You may want to wipe your hands clean of these hand sanitizer lots. According to a U.S. Food Drug Administration (FDA) announcement, ArtNaturals has issued a voluntary recall of ten lots of its Scent-Free Hand Sanitizer.
This came after FDA testing had found potential cancer-causing impurities in one of the lots. All of these 10 lots include eight ounce bottles of the product, bear a Universal Product Code (UPC) of 816820028205, and have an expiration date of May 1, 2022. Each was manufactured sometime from May 5 to May 9, 2020.
So what were these impurities? Well, back in March 24, Valisure, a company that tests and checks the composition of different health-related products, announced that they had found benzene in samples from 44 hand sanitizer products. Some of these products were apparently from ArtNaturals. At the time, Valisure had also released a copy of a letter addressed to the FDA that requested “a recall of identified batches of hand sanitizer products on the basis that, due to contamination with a known human carcinogen and other restricted contaminants, these products are adulterated under Section 501 of the FDCA (21 U.S.C. § 351) and misbranded under Section 502 of the FDCA (21 U.S.C. § 352).” The letter requested that the FDA conduct further examinations and investigations of the products as well.
Did the FDA act quickly on this letter from Valisure? Well, on a geological time scale, yes, they acted very quickly. On October 4, the FDA announced that they had “found unacceptable levels of benzene, acetaldehyde, and acetal contaminants” in samples of the ArtNaturals scent-free hand sanitizer. The announcement continued by saying that “to date, artnaturals has not responded to multiple FDA attempts to discuss the contaminated hand sanitizers, including identification of the manufacturer, possible recalls, and the scope of the contamination. Therefore, as of October 4, FDA is urging consumers not to use any artnaturals hand sanitizers.”
Here’s an October 5 tweet from the FDA about this announcement:
And then about three weeks later, the FDA tweeted the following:
Having unacceptable levels of benzene in hand sanitizer is not the same as having unacceptable levels of hair on your body. The National Institute for Occupational Safety and Health (NIOSH) has deemed benzene a carcinogen. In other words, over time, repeatedly inhaling, ingesting, or touching benzene could lead to certain types of cancer.
The problem is benzene can be very marrow-minded, messing with the cells in your bone marrow. It can affect your marrow’s ability to produce red blood cells, which in turn can lead to anemia and abnormal bleeding. It can also affect your marrow’s ability to produce white blood cells, the guardians of your immune system. Weakening your immune system can in turn allow more infections, which is the exact opposite of what hand sanitizer is supposed to do.
That’s not all. When benzene cause your bone marrow to produce abnormal cells, the result can be leukemia. In the words of the National Cancer Institute (NCI), leukemia is “a broad term for cancers of the blood cells.”
Now you may be wondering what the bleep benzene is doing in hand sanitizer? It’s typically found in crude oil, volcanoes, forest fires, and cigarette smoke. And the recalled lots were “Scent-Free” and not “Volcano-Scented”, “Forest Fire-Scented”, or “Chain Smoker-Scented” hand sanitizer products. Benzene doesn’t really serve any hand-cleaning purposes either.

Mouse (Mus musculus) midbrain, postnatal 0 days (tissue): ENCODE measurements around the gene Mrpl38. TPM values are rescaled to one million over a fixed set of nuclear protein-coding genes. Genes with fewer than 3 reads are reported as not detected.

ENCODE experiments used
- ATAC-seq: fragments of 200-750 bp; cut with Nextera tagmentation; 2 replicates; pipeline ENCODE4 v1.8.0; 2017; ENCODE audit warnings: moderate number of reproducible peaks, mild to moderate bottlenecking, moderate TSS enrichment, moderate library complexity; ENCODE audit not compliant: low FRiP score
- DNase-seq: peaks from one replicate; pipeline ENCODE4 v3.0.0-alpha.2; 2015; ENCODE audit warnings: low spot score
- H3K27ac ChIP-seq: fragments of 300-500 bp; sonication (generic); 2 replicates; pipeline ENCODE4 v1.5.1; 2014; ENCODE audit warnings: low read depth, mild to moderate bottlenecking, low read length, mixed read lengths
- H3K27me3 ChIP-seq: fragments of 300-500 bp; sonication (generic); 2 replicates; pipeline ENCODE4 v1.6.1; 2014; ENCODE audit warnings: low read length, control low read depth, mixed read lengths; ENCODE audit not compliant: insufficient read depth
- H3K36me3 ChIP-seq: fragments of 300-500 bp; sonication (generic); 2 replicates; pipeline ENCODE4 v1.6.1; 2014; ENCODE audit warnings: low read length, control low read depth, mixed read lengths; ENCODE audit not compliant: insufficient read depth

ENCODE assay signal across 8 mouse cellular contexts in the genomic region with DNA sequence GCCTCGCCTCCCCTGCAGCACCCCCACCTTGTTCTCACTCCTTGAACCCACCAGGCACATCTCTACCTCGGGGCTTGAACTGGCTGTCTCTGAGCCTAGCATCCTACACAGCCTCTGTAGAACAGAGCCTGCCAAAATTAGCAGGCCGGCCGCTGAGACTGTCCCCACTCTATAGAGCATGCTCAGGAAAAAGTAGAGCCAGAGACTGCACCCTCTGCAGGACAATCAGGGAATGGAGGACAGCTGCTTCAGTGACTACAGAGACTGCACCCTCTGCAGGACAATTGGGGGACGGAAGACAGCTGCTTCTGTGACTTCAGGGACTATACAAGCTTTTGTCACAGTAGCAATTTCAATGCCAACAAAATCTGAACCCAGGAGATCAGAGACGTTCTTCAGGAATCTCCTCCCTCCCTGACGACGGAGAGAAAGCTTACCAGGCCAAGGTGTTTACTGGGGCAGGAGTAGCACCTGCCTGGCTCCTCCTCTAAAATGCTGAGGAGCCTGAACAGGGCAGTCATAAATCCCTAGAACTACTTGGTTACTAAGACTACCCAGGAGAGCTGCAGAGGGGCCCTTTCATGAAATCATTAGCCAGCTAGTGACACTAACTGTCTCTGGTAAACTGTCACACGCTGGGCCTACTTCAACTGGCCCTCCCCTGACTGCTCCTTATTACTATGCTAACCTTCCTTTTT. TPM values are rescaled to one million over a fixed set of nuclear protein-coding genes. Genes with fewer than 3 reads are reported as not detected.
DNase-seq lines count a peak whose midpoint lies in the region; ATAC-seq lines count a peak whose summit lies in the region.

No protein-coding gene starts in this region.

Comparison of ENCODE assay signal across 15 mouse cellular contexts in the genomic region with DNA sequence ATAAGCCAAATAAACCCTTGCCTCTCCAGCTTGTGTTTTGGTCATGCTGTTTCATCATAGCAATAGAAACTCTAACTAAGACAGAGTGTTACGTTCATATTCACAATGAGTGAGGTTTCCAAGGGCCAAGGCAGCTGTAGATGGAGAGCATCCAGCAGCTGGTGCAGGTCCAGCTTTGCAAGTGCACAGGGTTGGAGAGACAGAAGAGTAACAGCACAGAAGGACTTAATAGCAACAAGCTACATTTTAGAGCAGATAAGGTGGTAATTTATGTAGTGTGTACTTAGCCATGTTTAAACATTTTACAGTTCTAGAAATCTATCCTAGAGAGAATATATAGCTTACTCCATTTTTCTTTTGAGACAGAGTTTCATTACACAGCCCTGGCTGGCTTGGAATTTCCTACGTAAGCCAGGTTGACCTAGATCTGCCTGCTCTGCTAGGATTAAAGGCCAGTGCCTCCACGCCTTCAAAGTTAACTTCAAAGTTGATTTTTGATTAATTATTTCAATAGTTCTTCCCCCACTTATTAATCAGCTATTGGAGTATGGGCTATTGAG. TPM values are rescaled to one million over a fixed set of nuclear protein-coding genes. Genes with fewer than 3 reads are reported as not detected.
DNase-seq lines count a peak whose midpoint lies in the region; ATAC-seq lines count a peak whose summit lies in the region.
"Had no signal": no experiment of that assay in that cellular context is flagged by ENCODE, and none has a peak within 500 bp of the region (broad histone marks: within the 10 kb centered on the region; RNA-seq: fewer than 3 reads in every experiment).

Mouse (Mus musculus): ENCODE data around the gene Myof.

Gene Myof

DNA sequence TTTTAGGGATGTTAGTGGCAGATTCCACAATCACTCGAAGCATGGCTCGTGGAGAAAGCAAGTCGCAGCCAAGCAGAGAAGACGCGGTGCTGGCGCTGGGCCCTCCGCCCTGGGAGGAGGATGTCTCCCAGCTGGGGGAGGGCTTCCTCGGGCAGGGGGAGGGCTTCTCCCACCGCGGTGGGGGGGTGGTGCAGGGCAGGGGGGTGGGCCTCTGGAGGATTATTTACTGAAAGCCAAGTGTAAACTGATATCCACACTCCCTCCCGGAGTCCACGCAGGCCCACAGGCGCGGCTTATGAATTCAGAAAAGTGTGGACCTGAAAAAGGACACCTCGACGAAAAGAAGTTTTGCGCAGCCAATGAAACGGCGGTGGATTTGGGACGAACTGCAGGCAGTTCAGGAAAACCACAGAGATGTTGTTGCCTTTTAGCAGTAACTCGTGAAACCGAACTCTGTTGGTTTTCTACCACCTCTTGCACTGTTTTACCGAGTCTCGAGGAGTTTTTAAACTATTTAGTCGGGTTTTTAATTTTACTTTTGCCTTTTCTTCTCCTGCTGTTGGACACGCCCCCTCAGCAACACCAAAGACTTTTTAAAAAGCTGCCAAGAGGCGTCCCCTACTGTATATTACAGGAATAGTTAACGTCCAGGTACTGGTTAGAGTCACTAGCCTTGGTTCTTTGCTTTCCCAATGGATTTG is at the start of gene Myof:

Well, manufacturers often use benzene as a solvent to produce different types of plastics, resins, nylons, synthetic fibers, lubricants, rubbers, dyes, detergents, drugs, and pesticides. Therefore, it looks like unacceptable levels of benzene somehow got into the hand sanitizer during the manufacturing processes used by the factories in China that make these ArtNaturals products.
So make sure that the hand sanitizer that you have purchased or are using aren’t part of the recall list. If you’ve used the product once or just a few times, don’t panic. It typically takes repeated exposure over a longer period of time (e.g., over a year) to such levels of benzene to cause problems. Of course, exposure to much higher levels of benzene can cause more immediate problems such as dizziness, confusion, convulsions, and death. But you are not likely to get such levels of exposure even if you are bathing in or covering yourself head-to-toe in hand sanitizer so that you look like a glazed doughnut. Therefore, it’s not surprising that there haven’t been any reports of adverse events yet from use of the recalled ArtNaturals products.
This is a reminder to exercise some caution when using hand sanitizer. All hand sanitizers are not the same. There are a lot of, surprise, surprise, bogus products out there. Some products may have inappropriate ingredients too. Make sure that the hand sanitizer doesn’t appear on the FDA’s “do not use” list. Remember, just because something has the word “natural” in its name doesn’t necessarily mean that it’s good for your health. For example, would you rather have “natural” poop or fake poop on your head? And you probably wouldn’t want to have natural uranium in your soup, right?
Moreover, while hand sanitizer may be useful in a pinch, it shouldn’t be a replacement for good old-fashioned soap and water. Soap and water can be much more effective at washing off nasty microbes. Just make sure that you lather up for at least 20 seconds, which is the amount of time it takes to sing through the first chorus of the DiVinyls song “I Touch Myself.”
The Covid-19 coronavirus pandemic has been a boon for the hand sanitizer industry. An Arizton Advisory and Intelligence report estimated that the market for hand sanitizers has grown by 595% since 2019. The question is whether regulation and testing have kept pace with the growth of the industry. In other words, will what goes into the products get out of hand in more ways than one?